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Data source: India's Director General of Commercial Intelligence and Statistics (DGCIS), Ministry of Commerce and Industry

TOUGH 2019

Indian exporters will be further tested in 2019 as they are expecting tough competition from arch rival Brazil, which, industry sources say, is currently selling its beef at $100 cheaper than India’s, as the Brazilian real has been devalued significantly recently. 

“Brazil is our main competitor and they have officially signed a $1.5 billion contract with China to supply beef. This is also another factor that’s going to impact our exports in 2019,” Ranjhan said.

After a year-long export ban following the outbreak of the meat corruption scandal, Brazil has once again begun supplying its meat to many countries, boosting its export to 1.64 million tonnes in 2018, registering a year-on-year growth of 11 per cent in volume terms, according to the Brazilian Beef Exporters Association (ABIEC).

China and Hong Kong have collectively accounted for 46 per cent of Brazil’s total beef export in 2018. 


Given that most of the demand is from Vietnam, which has gone done by 30 per cent, Ranjhan said many small and medium-sized plants are now forced to stop operations as “it is not economical for them to prepare the meat and keep it stored”.

“Only the bigger plants are able to operate right now,” he said.

Indian exporters are further hit by the falling price of its beef in the international market at a time when the input costs continue to rise at home. The average price of beef used to be $3,500 per tonne in the international market; it has now come down to $2,900.

“In 2018, Indonesia was buying Indian beef at $3,600 per tonne but now they are taking it for $3,000,” said a Delhi-based exporter.

On the back of that, exporters complain that their procurement cost has gone up significantly in the domestic market, causing their profit margin to shrink.

The prices of the by-products such as leather and hides, which are another source of income for meat traders, have also gone down as the government charges “very high duty” on their export.

“Our hides are cheaper but people are not able to export outside as the duty is 60 per cent. There was a meeting of APEDA with all the manufacturers. We have requested Directorate General of Foreign Trade (DGFT) to reduce the duty on the export of raw hides,” Ranjhan said.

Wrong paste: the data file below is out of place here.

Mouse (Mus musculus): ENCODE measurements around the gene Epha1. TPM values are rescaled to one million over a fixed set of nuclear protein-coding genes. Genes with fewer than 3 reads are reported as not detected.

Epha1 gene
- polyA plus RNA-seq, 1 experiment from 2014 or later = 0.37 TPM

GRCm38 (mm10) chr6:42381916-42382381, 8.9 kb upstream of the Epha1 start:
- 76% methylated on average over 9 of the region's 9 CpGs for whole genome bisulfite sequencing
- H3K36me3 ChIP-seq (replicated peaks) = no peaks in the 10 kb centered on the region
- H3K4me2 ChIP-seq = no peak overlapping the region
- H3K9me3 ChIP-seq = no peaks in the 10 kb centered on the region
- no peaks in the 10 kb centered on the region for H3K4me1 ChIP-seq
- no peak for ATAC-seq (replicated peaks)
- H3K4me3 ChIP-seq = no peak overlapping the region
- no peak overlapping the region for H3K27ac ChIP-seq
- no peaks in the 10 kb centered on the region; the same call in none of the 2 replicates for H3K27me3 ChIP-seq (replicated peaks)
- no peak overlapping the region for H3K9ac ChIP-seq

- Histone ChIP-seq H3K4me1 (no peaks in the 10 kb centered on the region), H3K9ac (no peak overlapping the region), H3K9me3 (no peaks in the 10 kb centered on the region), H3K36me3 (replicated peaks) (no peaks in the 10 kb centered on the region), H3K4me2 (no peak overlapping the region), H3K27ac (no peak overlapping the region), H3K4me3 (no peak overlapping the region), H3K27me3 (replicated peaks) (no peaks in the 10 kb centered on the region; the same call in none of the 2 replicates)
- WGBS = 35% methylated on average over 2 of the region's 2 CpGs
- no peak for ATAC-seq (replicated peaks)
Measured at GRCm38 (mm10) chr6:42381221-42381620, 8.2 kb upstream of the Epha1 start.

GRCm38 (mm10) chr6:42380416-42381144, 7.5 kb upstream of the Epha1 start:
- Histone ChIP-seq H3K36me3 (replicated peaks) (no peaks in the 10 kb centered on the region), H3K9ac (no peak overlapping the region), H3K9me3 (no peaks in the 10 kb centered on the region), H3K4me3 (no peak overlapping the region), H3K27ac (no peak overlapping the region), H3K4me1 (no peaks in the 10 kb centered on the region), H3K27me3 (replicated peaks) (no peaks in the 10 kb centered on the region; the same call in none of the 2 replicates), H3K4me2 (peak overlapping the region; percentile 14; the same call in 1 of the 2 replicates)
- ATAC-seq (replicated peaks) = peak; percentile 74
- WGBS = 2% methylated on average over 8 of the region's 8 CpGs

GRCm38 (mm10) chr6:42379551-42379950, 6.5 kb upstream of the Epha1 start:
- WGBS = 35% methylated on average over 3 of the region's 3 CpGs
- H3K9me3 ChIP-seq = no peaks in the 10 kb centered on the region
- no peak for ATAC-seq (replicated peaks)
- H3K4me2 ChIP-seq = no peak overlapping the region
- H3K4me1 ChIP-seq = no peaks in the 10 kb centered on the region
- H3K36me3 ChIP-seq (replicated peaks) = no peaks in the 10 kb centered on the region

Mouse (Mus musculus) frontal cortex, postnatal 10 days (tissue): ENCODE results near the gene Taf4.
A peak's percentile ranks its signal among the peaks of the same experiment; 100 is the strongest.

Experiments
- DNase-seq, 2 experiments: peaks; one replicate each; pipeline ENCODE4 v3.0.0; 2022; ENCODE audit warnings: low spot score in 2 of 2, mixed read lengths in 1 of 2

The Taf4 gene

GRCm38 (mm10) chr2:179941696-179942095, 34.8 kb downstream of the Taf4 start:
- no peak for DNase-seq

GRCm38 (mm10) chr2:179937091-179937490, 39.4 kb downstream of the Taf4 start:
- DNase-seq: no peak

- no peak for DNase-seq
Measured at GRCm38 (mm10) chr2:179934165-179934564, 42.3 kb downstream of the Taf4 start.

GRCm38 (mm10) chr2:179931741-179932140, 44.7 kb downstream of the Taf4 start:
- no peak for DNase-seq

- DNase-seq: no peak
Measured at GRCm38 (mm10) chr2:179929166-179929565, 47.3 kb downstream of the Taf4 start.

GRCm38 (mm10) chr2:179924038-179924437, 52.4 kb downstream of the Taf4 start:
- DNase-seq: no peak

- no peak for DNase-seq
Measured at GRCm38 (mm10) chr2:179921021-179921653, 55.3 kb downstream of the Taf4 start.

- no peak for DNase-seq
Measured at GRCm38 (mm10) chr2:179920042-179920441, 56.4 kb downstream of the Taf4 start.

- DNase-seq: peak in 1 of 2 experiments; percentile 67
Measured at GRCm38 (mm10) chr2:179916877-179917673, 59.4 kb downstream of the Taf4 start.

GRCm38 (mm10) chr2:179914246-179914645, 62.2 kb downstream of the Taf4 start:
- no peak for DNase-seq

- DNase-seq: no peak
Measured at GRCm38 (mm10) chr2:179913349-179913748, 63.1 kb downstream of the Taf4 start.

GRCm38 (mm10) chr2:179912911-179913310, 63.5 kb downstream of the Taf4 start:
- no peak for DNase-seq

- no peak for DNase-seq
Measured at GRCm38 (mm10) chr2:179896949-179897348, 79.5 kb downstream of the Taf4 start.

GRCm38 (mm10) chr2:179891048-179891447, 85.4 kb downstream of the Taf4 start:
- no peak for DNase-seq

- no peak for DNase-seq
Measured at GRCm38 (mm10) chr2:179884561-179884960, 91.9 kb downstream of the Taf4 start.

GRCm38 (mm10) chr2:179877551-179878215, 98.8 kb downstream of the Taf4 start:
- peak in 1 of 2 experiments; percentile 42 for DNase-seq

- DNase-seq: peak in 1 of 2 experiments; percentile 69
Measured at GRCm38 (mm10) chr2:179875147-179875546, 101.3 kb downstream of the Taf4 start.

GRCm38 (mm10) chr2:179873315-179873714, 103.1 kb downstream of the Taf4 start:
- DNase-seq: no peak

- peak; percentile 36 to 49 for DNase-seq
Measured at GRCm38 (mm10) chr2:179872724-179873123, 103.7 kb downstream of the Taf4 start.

Profit margins, another major exporter said, used to be in the range of 8-10 per cent some years back, “but now it has come down to 2-3 per cent, as the procurement cost has gone up by 5-6 Indian rupee per kilogram”.

He explained that 85 per cent of the cost goes towards procuring raw material, 10 per cent for processing and 5 per cent for overheads. “If you analyse it, people who used to make 8 per cent profit earlier by selling all the by-products (the prices of which have also gone down) are now hardly making 2 to 3 per cent profit,” said the exporter, who didn’t wish to be named.

Salaam Gateway, however, couldn’t independently verify his claims as many exporters it approached for comment didn’t wish to reveal their profit margins.

Given the current scenario, Indian meat suppliers don’t expect export figures to improve much in the remaining months of this fiscal year, which, in all likelihood, will end with a negative growth rate of 10 to 15 per cent.

“The export is expected to remain flat in February also as [it’s] China has New Year. The export will not improve until the problem is sorted and the China market opens up. So I think there will be a drop in the export of meat from India,” Ranjhan said.

Qureshi of Hind Agro said India’s exports may improve later in the year, but that would depend on price, demand and availability of raw materials.

(Reporting by Syed Ameen Kader; Editing by Emmy Abdul Alim emmy.alim@refinitiv.com)